Fossil of Dog-Size Horned Dinosaur Unearthed in China

John Roach
for National Geographic News
Updated March 22, 2002

Researchers have announced their discovery of a very distant cousin to Triceratops, the well-known three-horned dinosaur with a massive bony protrusion behind its skull.

The discovery is an important piece in the evolutionary puzzle of the horned dinosaurs. Although they are considered one of the most diverse groups of dinosaurs, little is known about their early evolution.

Named Liaoceratops yanzigouensis, the newest find hails from the fossil-rich Yixian Formation in northeast China. Its discoverers say the dog-size creature is the oldest, smallest, and most primitive of the neoceratopsians, one of the two main lineages of horned dinosaurs.

"Liaoceratops gives us a great window on the early evolution of the group and tells us that Triceratops and its relatives evolved from very small Asian ceratopsians," said Peter Makovicky, a dinosaur curator at the Field Museum in Chicago and the co-discoverer of Liaoceratops.

The paleontologists, who reported the Liaoceratops discovery in the March 21 issue of Nature, date the fossils to about 130 million years ago. This indicates that ceratopsians branched into the two main lineages of neoceratopsians and psittacosaurids (parrot-beaked dinosaurs) much earlier than previously believed.

Of Horns and Frills

Triceratops was the largest of the ceratopsians—some 30 feet (nine meters) long and weighing an estimated 14,000 pounds (6,350 kilograms). Three prominent horns and a large frill at the back of the skull are the distinguishing characteristics of Triceratops.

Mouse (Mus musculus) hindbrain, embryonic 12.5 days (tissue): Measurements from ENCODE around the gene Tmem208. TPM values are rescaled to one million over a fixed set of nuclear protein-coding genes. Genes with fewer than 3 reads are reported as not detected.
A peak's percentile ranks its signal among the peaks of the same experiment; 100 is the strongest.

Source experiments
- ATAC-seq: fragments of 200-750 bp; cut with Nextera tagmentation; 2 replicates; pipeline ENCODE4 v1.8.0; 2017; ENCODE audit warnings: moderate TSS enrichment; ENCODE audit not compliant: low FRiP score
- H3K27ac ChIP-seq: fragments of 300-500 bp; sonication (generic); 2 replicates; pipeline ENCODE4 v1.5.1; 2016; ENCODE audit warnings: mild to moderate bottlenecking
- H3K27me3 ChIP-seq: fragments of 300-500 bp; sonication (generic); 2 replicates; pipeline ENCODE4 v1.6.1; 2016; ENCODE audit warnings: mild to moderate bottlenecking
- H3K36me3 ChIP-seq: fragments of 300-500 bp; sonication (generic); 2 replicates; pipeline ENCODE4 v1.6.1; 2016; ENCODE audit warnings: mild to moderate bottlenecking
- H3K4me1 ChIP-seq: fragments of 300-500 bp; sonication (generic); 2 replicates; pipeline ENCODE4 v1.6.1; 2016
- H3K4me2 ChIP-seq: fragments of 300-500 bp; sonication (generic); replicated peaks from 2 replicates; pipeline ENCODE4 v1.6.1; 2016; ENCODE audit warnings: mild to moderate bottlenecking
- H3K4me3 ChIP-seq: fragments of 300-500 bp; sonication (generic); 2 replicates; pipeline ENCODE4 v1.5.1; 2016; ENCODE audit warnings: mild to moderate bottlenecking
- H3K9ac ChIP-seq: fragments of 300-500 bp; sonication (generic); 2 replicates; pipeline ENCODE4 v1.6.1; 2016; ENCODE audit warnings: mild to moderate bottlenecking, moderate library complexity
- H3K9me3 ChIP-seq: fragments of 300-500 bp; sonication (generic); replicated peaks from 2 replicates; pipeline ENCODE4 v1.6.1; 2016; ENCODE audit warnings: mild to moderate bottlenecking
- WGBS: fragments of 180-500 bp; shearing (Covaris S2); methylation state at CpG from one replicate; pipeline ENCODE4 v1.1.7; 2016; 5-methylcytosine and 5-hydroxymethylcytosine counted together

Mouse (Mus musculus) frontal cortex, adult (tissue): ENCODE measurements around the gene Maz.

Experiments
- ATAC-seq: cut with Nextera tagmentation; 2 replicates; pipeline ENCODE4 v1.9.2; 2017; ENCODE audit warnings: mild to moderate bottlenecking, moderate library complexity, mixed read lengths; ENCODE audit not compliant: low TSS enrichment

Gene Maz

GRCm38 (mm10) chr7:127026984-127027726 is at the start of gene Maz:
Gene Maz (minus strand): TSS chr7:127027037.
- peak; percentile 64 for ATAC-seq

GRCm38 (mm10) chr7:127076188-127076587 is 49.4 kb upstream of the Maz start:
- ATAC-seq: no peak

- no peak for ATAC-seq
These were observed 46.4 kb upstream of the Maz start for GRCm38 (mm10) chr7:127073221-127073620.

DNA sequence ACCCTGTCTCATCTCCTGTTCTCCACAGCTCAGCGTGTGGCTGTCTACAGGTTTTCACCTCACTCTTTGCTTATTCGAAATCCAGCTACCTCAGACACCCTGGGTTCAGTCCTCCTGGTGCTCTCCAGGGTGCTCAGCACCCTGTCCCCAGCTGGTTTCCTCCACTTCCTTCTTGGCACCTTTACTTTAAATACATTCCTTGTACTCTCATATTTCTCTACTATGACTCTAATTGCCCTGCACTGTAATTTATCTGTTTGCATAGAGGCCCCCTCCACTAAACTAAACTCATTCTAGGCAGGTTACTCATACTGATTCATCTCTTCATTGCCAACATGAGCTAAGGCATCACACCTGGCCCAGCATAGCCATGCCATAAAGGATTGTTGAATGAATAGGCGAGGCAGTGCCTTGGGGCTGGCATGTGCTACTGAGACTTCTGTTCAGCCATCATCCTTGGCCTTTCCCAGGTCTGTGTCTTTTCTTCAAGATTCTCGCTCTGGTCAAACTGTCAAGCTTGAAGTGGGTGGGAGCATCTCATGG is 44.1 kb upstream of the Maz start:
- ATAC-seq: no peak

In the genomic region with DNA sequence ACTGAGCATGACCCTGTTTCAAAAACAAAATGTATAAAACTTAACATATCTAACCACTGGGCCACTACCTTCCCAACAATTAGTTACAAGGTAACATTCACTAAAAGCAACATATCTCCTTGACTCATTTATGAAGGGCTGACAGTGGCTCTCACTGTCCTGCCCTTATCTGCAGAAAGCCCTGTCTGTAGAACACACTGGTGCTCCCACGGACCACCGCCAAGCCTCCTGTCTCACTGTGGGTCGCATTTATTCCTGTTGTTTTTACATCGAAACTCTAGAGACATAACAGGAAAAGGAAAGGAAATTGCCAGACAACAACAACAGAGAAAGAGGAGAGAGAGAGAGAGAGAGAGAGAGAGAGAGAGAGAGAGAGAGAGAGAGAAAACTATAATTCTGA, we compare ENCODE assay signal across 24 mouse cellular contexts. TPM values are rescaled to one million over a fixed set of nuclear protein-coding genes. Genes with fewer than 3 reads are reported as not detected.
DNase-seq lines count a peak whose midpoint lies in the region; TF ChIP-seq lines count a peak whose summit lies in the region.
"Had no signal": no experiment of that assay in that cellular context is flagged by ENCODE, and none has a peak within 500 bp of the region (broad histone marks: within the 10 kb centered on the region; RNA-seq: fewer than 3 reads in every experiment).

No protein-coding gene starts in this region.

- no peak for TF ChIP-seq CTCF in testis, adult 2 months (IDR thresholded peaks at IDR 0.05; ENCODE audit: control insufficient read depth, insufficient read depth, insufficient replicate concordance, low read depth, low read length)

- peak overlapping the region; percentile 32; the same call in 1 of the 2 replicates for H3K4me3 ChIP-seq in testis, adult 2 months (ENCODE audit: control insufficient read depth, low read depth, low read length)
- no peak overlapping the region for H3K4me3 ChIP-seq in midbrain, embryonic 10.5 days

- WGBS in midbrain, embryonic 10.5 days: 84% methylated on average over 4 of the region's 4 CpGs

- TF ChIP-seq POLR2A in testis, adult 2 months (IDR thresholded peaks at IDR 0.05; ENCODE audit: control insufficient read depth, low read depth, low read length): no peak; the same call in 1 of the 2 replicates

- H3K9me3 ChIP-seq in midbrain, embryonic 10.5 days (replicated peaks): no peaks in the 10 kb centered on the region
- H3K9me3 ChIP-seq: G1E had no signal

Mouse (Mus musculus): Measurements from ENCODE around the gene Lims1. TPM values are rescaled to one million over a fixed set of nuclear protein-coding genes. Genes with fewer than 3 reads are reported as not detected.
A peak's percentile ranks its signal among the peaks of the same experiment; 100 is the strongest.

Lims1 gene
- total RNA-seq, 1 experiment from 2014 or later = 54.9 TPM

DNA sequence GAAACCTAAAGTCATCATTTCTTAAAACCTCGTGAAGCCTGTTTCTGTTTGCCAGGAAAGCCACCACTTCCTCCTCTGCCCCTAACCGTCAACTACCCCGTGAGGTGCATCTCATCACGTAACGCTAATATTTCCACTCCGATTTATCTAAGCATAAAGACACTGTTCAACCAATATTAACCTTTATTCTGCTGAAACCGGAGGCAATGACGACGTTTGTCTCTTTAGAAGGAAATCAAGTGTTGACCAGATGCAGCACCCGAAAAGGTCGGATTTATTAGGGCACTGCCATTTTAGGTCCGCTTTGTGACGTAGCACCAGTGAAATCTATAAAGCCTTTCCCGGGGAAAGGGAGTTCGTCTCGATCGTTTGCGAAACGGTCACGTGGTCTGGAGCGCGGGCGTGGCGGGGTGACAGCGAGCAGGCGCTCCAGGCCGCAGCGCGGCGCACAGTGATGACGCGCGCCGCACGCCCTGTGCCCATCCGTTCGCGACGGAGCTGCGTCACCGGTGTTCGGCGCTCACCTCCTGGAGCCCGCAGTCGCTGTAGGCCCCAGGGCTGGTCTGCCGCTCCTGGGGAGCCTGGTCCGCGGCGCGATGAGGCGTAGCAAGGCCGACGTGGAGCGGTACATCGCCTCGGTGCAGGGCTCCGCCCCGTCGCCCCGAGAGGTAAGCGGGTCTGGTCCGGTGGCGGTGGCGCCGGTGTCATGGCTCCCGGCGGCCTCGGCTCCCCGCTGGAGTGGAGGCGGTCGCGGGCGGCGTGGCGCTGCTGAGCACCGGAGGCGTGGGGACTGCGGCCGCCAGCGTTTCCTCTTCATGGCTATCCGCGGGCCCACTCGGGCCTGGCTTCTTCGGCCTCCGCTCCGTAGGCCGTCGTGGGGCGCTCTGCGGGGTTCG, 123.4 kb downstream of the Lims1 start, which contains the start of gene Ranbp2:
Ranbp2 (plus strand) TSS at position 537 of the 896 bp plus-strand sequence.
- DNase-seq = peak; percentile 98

Scientists do not know why ceratopsians of the Late Cretaceous (75 to 65 million years ago) evolved large horns and frills. Various people have suggested that these prominent features were used to attract mates, much like the horns of antelope; for defense; or to support large jaw muscles.

The discovery of Liaoceratops doesn't explain the reason for these distinguishing characteristics, but does indicate that all of the various evolutionary theories could be correct.

Liaoceratops has two small horns—one below each eye that appear to be for display, said Makovicky. A small frill at the back of its skull, however, is marked by clear scars for the attachment of chewing muscles, he added.

"It appears that the expanded and ornate frills and many of the horns of large, advanced ceratopsians evolved later in the history of this group as the animals became larger, although Liaoceratops shows the beginnings of these features," he said.

The paleontologists do not believe that Liaoceratops used its horns and frill as a defense mechanism. "It was probably preyed on by theropod [meat-eating] dinosaurs and perhaps crocodiles," said Mark Norell, a paleontologist at the American Museum of Natural History in New York and co-author of the study.

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